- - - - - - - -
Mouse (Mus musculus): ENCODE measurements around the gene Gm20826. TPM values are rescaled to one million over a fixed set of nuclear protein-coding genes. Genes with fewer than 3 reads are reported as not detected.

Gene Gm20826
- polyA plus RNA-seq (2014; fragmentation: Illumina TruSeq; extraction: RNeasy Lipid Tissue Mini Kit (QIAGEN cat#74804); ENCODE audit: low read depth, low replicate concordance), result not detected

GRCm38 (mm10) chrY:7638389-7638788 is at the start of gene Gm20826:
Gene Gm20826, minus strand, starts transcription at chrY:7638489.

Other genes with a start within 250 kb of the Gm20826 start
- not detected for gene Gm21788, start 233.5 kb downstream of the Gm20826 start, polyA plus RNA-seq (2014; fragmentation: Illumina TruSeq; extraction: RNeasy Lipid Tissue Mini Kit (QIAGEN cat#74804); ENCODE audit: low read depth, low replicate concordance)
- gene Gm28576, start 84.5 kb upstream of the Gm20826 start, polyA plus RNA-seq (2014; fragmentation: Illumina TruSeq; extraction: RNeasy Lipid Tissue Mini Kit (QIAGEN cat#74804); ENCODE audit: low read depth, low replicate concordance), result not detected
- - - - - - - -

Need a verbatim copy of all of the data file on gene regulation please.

Mouse (Mus musculus): ENCODE measurements around the gene Gm20826. TPM values are rescaled to one million over a fixed set of nuclear protein-coding genes. Genes with fewer than 3 reads are reported as not detected.

Gene Gm20826
- polyA plus RNA-seq (2014; fragmentation: Illumina TruSeq; extraction: RNeasy Lipid Tissue Mini Kit (QIAGEN cat#74804); ENCODE audit: low read depth, low replicate concordance), result not detected

GRCm38 (mm10) chrY:7638389-7638788 is at the start of gene Gm20826:
Gene Gm20826, minus strand, starts transcription at chrY:7638489.

Other genes with a start within 250 kb of the Gm20826 start
- not detected for gene Gm21788, start 233.5 kb downstream of the Gm20826 start, polyA plus RNA-seq (2014; fragmentation: Illumina TruSeq; extraction: RNeasy Lipid Tissue Mini Kit (QIAGEN cat#74804); ENCODE audit: low read depth, low replicate concordance)
- gene Gm28576, start 84.5 kb upstream of the Gm20826 start, polyA plus RNA-seq (2014; fragmentation: Illumina TruSeq; extraction: RNeasy Lipid Tissue Mini Kit (QIAGEN cat#74804); ENCODE audit: low read depth, low replicate concordance), result not detected